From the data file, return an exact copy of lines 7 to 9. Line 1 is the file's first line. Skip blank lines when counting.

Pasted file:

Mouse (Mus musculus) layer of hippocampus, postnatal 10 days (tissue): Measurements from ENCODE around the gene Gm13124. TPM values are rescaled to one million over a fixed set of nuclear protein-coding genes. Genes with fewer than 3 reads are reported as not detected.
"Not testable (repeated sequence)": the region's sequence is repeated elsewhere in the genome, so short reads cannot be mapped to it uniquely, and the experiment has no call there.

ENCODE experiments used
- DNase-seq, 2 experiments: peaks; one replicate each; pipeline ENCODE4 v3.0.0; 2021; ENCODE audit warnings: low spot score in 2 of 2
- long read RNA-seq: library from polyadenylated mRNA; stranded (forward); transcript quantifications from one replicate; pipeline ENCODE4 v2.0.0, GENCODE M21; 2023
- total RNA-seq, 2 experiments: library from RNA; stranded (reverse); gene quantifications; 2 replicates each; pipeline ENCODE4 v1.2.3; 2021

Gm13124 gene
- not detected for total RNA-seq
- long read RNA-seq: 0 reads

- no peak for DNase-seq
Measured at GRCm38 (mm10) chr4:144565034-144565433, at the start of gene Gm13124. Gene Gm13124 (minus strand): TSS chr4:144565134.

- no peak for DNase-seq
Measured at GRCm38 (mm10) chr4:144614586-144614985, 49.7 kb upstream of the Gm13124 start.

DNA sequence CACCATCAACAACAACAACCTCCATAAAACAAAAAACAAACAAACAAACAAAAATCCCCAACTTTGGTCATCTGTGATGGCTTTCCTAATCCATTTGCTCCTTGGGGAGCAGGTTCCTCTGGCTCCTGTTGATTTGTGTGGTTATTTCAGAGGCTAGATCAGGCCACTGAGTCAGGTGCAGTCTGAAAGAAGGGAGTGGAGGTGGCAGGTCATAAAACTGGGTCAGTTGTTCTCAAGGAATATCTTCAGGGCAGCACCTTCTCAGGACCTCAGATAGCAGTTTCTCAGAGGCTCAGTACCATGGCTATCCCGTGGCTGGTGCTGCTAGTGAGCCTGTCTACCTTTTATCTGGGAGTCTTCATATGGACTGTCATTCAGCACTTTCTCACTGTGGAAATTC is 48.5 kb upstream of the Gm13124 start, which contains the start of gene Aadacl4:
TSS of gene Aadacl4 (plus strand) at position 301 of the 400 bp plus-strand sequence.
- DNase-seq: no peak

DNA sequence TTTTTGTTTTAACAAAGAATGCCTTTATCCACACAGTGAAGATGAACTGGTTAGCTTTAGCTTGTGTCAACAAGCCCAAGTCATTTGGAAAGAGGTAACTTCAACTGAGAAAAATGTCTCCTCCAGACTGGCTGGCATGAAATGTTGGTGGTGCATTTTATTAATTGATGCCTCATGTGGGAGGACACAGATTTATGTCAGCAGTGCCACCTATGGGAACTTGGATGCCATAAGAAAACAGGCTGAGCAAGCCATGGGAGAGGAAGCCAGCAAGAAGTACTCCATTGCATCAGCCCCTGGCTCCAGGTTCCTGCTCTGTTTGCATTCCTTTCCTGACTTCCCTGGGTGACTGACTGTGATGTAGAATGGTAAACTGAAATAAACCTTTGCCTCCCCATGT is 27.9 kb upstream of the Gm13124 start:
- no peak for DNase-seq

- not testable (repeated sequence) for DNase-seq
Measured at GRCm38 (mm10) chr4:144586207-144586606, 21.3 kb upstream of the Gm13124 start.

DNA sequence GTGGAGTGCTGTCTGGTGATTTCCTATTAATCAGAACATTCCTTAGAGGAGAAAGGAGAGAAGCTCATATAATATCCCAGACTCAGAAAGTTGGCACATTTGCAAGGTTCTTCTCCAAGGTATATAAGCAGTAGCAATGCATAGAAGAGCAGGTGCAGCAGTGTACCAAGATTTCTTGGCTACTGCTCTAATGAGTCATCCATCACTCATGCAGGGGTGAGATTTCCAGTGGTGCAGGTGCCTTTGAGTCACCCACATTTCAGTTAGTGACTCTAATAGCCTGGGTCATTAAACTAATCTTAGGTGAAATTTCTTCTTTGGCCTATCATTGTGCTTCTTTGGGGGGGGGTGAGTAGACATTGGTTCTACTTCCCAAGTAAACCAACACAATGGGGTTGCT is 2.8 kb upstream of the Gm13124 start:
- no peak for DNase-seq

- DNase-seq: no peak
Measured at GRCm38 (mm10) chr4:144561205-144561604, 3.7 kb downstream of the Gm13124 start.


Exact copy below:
Gm13124 gene
- not detected for total RNA-seq
- long read RNA-seq: 0 reads